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Personality, coping and posttraumatic growth in emergency ambulance personnel


Shakespeare-Finch, JE and Gow, K and Smith, S, Personality, coping and posttraumatic growth in emergency ambulance personnel, Traumatology, 11, (4) pp. 325-334. ISSN 1534-7656 (2005) [Refereed Article]

DOI: doi:10.1177/153476560501100410


Inherent in emergency service work is a relatively high level of exposure to potentially traumatic experiences. Traditionally, research has examined the negative or pathological effects that trauma may have on individuals, as well as variables that are proposed to influence post-trauma outcomes, for example, personality, coping, organisational and demographic factors. In recent years, empirical post-trauma research has broadened its scope to investigate positive changes that may also occur following the experience of a traumatic event. This study examines personality and coping variables in relation to levels of posttraumatic growth (PTG) in emergency ambulance personnel (N = 526). Correlations revealed that extraversion, openness, agreeableness, conscientiousness, and coping levels significantly relate to perceptions of PTG. Multiple regression analysis demonstrated that the relationship between personality and PTG is largely mediated by levels of coping. Implications of the research include the tailoring of intervention strategies to differing personalities rather than according to the nature of the event itself.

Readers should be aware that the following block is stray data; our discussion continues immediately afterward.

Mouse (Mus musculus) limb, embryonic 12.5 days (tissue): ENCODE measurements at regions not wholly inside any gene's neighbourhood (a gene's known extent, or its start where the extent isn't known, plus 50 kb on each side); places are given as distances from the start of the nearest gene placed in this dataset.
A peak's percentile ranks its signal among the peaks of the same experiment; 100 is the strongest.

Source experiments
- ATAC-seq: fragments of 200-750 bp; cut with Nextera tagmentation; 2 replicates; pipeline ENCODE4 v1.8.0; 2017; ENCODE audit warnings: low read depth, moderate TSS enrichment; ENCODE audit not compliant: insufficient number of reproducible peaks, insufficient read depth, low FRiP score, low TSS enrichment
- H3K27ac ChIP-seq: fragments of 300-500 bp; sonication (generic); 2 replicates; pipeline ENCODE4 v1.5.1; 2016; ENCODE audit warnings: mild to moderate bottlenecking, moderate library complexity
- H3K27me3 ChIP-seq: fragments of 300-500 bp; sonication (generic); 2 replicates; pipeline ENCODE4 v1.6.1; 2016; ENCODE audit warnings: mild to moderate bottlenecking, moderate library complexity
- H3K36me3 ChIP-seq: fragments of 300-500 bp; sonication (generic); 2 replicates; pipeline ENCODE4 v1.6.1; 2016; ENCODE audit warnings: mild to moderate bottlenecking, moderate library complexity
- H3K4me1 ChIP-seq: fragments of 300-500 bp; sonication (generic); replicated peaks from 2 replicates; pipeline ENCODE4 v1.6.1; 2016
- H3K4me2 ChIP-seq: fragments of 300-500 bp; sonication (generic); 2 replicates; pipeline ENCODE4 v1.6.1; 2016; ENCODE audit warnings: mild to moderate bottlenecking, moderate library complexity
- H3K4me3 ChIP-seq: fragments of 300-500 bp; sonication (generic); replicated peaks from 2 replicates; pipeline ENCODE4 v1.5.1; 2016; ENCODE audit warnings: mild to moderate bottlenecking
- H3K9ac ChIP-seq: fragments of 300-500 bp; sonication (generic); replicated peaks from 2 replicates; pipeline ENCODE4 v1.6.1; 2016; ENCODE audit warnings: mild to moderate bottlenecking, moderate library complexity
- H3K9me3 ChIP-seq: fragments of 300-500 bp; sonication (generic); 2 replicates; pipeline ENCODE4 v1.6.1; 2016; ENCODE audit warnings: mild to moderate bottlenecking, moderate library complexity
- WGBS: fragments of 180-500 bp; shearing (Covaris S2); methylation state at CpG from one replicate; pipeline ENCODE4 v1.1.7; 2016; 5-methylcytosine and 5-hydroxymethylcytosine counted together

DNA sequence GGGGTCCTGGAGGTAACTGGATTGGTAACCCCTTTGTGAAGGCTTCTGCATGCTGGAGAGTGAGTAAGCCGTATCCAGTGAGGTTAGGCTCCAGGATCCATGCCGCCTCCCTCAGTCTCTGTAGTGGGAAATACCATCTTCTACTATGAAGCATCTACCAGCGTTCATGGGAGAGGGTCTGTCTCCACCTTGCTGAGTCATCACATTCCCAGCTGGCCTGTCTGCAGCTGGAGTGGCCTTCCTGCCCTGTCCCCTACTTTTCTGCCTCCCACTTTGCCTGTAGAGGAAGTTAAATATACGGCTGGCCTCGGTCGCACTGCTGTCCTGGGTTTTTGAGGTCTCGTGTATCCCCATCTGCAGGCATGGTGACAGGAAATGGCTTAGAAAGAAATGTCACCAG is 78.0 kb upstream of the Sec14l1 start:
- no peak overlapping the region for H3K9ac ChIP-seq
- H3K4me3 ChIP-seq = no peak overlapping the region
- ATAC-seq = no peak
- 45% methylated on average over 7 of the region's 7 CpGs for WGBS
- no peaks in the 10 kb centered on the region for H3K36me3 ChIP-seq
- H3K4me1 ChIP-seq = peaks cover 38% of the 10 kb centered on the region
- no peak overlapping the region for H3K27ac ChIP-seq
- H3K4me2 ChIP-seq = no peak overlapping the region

Item Details

Item Type:Refereed Article
Research Division:Psychology
Research Group:Clinical and health psychology
Research Field:Health psychology
Objective Division:Expanding Knowledge
Objective Group:Expanding knowledge
Objective Field:Expanding knowledge in psychology
UTAS Author:Shakespeare-Finch, JE (Dr Jane Shakespeare-Finch)
ID Code:39177
Year Published:2005
Deposited By:Psychology
Deposited On:2005-08-01
Last Modified:2006-04-08

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